[From the One-Year Lectionary]
Lazarus entered heaven, and the rich man entered hell. When the rich man asked why Lazarus could not go to his unbelieving brothers who were yet alive, Abraham responded, “They have Moses and the Prophets; let them hear them.” (Luke 16:29). “Moses and the Prophets” was a Jewish way of referring to the Scriptures, which in Jesus’ day consisted of what we call the Old Testament. By stating that the testimony for salvation comes from “Moses and the Prophets” Abraham was stating the fact that the testimony of salvation comes only from Holy Scripture—particularly here, the Old Testament.
How then did poor Lazarus obtain eternal life? He did not merit it because he was poor. He did not merit it because he was sickly. He did not merit it because he was a good man. In fact eternal life was not merited by Lazarus at all. It is apparent that Jesus chose the name Lazarus for a reason. Lazarus is a Hebrew name that means God helps. This is why Lazarus entered Abraham’s heavenly presence: He believed that in spite his poverty and sickliness, God helps, and this help comes from God because of the Christ. How did Lazarus know this? The implication of the parable is that Lazarus had Moses and the Prophets—the Holy Scriptures!
Lazarus must have believed in the Christ. The primary work of Moses and the Prophets (the Old Testament) was and still is to testify of the Christ. Referring to the entire Old Testament as “the prophets”, Jewish Rabbis had a saying: “All the prophets prophesied not but of the days of the Christ.” [Sanh. 99a] No wonder Jesus would say of the Old Testament Scriptures, “These are they which testify of me.” (John 5:39). Similarly to the Emmaus disciples Jesus explained the necessity of His dying and rising by pointing to Moses and the Prophets: “And beginning with Moses and all the Prophets, he interpreted to them in all the Scriptures the things concerning himself.” (Luke 24:27). Though Old Testament believers did not have the full picture of the Christ, and He had not yet performed His saving work, yet they believed in Him (See 1 Peter 1:10,11).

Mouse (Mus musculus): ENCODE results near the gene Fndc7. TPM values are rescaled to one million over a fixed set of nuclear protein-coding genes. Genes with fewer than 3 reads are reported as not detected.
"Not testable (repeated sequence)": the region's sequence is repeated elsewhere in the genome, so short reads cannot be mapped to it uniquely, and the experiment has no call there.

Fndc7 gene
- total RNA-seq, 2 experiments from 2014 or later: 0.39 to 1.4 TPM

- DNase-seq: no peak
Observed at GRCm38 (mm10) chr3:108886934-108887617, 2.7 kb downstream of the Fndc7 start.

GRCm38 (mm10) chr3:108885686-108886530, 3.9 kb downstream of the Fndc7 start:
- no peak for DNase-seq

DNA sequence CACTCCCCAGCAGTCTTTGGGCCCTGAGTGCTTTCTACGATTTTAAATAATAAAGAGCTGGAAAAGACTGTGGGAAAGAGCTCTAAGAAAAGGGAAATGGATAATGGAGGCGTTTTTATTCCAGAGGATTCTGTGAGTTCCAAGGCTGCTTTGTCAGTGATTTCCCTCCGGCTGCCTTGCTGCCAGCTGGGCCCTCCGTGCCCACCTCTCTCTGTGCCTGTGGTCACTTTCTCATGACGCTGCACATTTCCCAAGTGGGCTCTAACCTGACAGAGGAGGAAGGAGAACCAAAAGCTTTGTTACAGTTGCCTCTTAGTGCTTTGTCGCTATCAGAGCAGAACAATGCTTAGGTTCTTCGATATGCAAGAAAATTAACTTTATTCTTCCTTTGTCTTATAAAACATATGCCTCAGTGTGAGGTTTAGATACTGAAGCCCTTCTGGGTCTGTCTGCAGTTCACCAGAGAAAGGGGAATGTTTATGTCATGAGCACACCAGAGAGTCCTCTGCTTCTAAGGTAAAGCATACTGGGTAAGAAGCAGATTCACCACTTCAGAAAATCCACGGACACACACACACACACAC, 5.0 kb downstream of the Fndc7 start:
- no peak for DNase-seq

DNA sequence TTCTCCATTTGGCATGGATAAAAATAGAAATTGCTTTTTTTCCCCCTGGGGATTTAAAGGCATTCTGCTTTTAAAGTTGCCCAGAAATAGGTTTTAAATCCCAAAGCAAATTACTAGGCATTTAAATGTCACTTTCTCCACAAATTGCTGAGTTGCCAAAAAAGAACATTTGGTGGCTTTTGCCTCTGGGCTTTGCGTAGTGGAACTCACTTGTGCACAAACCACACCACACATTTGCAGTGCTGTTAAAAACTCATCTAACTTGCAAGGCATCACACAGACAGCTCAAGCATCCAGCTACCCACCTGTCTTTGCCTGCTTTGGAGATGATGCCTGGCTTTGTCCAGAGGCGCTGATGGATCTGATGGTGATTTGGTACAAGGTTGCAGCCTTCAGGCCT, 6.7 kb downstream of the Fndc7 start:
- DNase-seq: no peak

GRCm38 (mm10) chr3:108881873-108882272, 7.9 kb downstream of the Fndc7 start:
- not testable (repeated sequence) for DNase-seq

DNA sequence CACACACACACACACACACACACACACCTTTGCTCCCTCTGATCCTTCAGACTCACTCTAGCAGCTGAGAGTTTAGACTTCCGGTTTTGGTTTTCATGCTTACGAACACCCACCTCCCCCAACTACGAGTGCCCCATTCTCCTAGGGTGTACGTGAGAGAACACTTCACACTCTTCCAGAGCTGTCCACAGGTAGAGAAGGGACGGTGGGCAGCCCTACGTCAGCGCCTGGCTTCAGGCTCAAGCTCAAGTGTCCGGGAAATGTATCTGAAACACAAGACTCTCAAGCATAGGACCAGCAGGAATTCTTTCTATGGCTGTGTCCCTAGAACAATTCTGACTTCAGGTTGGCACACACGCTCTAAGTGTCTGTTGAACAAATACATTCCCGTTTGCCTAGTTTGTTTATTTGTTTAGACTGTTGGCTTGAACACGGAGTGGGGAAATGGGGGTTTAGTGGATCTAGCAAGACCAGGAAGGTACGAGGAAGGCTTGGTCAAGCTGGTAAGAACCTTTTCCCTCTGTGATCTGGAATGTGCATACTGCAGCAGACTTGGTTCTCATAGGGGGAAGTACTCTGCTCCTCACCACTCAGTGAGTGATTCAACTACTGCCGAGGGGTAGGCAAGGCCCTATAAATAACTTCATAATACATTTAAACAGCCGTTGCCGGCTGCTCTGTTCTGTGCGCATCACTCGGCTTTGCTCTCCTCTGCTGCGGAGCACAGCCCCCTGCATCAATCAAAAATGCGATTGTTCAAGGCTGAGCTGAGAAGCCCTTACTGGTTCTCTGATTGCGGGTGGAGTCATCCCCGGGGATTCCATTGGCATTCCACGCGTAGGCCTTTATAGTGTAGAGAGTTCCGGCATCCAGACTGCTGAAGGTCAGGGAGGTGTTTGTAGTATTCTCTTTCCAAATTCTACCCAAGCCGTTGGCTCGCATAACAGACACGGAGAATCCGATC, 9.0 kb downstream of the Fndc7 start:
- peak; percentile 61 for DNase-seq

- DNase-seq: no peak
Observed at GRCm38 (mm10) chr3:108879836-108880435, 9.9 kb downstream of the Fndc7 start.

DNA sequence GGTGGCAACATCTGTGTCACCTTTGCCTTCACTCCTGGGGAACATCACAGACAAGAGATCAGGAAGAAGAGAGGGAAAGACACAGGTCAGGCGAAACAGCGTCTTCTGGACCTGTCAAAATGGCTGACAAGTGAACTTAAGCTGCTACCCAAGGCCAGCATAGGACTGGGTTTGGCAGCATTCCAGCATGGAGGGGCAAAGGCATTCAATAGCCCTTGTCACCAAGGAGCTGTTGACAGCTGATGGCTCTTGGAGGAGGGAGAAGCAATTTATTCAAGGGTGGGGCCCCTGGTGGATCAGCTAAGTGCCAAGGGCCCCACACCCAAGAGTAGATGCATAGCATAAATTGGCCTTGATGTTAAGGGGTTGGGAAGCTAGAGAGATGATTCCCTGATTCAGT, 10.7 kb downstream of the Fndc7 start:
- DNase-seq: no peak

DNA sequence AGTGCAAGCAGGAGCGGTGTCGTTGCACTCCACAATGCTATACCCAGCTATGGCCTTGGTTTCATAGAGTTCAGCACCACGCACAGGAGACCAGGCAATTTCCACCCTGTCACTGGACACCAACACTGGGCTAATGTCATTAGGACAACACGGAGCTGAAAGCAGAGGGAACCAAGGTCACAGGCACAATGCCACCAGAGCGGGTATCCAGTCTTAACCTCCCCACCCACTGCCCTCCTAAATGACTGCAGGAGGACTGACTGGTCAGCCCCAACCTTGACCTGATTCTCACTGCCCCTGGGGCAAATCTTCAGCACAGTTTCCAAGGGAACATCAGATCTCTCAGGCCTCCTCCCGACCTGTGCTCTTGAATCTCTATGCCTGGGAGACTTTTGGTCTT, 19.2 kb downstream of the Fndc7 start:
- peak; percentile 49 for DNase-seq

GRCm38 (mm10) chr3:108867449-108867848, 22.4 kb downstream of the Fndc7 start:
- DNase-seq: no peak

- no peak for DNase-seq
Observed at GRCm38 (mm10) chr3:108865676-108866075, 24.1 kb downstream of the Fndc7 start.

Faith in the Christ is truly what the Old Testament witness is about. Thus Moses—foundational character of the Old Testament—“considered the reproach of Christ greater wealth than the treasures of Egypt” (Heb. 11:26). Moses suffered reproach because he believed in the Christ. Thus also young Timothy had listened to the “Scriptures” from his infancy, and as he heard these writings—the Old Testament—he was made “wise for salvation through faith in Christ Jesus.” (2 Tim. 3:15b). Before the Christ appeared on the scene young Timothy was wise for salvation as he believed in the Christ. When Jesus then told the parable of the Rich Man and Lazarus, certainly those in the early church—who were resolutely instructed that only by faith in Jesus could a person be saved—realized that Lazarus too was saved by the Scriptures that made him “wise unto salvation through faith in Christ Jesus.” Additionally Lazarus, like Moses, considered the poverty-induced reproach of Christ to be greater riches than what his wealthy overlord possessed.
So now the consistency of God remains: A person is saved only by faith in Christ, and that faith is only brought to pass by hearing the Word of Christ. (Romans 10:17). Moses heard. Timothy heard. Lazarus and you and I have heard, and heaven is our home—in Christ alone.